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Boletín de la Sociedad Chilena de Química

versión impresa ISSN 0366-1644

Bol. Soc. Chil. Quím. v.44 n.3 Concepción set. 1999

http://dx.doi.org/10.4067/S0366-16441999000300016 

DNA BINDING ALKALOIDS FROM LOBELIA BRIDGESII HOOK ET 
ARN AND LOBELIA TUPA L.

OSCAR MARAMBIO1, ESTER MONSALVE1 AND
GUILLERMO SCHMEDA-HIRSCHMANN2*

1Departamento de Ciencia y Tecnología de los Alimentos, Universidd de Los Lagos, Casilla
933, Osorno, Chile.
2Laboratorio de Química de Productos Naturales, Instituto de Química de Recursos Natu-
rales, Universidad de Talca, Casilla 747, Talca, Chile.
e-mail:schmeda@pehuenche.utalca.cl
(Received: May 27, 1999 - Accepted: July 15, 1999)

ABSTRACT

The methanolic extract of the aerial parts of Lobelia bridgesii and L. tupa (Lobeliaceae) showed activity in the DNA binding assay. Bioassay-guided isolation led to the alkaloids norlobelanidine and norlelobanidine as the main bioactive constituents of othe plant. At 0.50 mg/mL, the percentual DNA binding of both compounds were 79% and 71%, respectively.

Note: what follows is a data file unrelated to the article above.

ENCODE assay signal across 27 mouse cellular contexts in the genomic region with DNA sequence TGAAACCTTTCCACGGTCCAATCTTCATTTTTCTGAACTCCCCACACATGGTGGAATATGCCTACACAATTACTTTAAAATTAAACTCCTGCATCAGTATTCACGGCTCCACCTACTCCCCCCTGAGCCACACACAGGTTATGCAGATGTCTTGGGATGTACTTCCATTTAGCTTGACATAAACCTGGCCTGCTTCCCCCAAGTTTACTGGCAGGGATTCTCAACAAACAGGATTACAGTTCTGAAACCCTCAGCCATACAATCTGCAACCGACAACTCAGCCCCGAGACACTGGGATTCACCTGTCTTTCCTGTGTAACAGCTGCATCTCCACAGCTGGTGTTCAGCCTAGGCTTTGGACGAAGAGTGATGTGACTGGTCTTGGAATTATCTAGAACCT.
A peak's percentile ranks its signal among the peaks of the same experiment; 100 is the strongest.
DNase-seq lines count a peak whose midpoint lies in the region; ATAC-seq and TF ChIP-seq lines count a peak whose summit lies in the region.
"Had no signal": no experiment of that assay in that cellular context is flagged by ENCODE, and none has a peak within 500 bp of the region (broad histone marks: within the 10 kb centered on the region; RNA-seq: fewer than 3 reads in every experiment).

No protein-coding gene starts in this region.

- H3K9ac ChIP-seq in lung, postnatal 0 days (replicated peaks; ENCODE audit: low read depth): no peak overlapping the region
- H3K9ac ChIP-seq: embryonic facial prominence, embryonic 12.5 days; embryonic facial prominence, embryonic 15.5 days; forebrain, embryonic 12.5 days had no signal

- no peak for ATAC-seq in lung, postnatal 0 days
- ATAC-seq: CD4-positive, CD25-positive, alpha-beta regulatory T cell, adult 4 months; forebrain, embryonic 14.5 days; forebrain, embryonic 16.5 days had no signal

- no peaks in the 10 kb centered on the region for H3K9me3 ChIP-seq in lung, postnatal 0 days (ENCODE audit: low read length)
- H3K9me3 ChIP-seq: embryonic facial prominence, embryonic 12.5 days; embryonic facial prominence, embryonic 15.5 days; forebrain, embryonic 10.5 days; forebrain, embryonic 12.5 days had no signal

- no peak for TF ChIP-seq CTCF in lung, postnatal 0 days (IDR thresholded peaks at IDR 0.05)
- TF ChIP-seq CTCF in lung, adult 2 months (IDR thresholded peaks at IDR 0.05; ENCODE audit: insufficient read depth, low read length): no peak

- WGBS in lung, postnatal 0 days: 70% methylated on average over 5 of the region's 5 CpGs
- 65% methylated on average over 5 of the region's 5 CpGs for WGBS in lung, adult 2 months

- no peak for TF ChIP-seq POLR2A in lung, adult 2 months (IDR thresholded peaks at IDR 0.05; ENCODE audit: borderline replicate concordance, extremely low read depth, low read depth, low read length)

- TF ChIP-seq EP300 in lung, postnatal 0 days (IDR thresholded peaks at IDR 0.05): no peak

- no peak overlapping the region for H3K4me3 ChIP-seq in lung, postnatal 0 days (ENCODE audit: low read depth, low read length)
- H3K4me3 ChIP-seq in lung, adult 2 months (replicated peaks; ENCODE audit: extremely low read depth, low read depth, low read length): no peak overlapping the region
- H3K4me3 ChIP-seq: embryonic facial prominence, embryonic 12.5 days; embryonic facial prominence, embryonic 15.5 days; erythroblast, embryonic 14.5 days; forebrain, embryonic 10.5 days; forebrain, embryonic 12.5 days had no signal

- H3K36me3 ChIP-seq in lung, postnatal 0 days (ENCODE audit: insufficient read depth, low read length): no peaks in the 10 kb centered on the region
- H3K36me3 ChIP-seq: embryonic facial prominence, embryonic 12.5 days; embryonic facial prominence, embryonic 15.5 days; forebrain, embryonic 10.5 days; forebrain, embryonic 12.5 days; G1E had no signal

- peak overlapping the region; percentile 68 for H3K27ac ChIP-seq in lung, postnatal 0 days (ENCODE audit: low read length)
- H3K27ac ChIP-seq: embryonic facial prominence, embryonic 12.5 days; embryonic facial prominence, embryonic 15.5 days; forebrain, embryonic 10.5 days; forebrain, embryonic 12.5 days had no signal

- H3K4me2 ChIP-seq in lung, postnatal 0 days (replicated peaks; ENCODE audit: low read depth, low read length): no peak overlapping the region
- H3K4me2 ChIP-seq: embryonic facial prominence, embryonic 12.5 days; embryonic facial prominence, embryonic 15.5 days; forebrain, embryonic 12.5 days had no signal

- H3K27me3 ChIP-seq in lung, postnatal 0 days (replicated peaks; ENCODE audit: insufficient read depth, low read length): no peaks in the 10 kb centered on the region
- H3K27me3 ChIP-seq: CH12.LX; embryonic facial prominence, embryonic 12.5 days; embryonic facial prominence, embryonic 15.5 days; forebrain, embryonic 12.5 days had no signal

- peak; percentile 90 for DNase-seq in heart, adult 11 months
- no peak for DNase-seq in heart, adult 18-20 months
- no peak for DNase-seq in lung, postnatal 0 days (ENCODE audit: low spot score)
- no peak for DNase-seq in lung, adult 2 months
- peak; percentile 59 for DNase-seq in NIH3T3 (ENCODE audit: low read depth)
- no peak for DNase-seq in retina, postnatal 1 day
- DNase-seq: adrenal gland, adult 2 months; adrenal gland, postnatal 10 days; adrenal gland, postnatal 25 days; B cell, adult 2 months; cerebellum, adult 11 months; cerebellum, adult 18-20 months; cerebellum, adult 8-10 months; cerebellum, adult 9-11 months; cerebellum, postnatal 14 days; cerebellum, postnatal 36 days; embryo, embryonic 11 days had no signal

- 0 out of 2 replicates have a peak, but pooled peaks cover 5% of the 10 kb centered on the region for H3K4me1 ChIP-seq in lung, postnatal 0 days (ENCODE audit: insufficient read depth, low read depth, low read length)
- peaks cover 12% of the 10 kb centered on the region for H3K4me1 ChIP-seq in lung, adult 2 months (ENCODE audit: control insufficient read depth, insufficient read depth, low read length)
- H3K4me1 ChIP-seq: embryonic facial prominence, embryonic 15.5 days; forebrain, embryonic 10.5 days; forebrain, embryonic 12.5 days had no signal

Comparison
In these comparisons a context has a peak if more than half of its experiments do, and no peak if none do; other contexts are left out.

KEY WORDS: Lobelia bridgesii, L. tupa, Lobelioideae, DNA binding, alkaloids, norlobelanidine, norlelobanidine.

RESUMEN

El extracto metanólico de las partes aéreas de Lobelia bridgesii y L tupa (Lobeliaceae) mostró actividad en el bioensayo de unión al ADN. Mediante aislamiento bioguiado se identificaron los alcaloides norlobelanidina y norlelobanidina como los componentes bioactivos mayoritarios de estas plantas. A la concentración de 0,50 mg/mL, el porcentaje de unión de estos compuestos al ADN fue de 79% y 71%, respectivamente.

PALABRAS CLAVES: Lobelia bridgesii, L. tupa, Lobelioideae, unión al ADN, alcaloides, norlobelanidina, norlelobanidina.

INTRODUCTION

Several Lobelia species have been used as ritual plants by the Mapuche Indians of southern Chile. Lobelia tupa L., known under the common name "tupa" or "tabaco del diablo" (devil's tobacco) is reputed as hallucinogenic and anaesthetic. The milky sap of the stem and roots is sometimes placed into cavities to aleviate tooth pain1). Mösbach2) states similar uses for L. tupa, L. excelsa Bonpl., L. polyphylla H. et A. and other Lobelia species.

Following our chemical and biological studies on Chilean native plants, we now report the isolation of DNA binding alkaloids from L. bridgesii and L. tupa.

EXPERIMENTAL

a. Plant material

Lobelia bridgesii Hook et Arn. (Campanulaceae, Lobelioideae), an endemism of the Valdivia Province in Chile and Lobelia tupa L. were collected at San José de la Mariquina, Provincia Valdivia, X Región, Chile on November 1994. Voucher herbarium specimens were identified at the Botany Department, Universidad Austral de Chile and have been kept at this institution.

b. DNA binding activity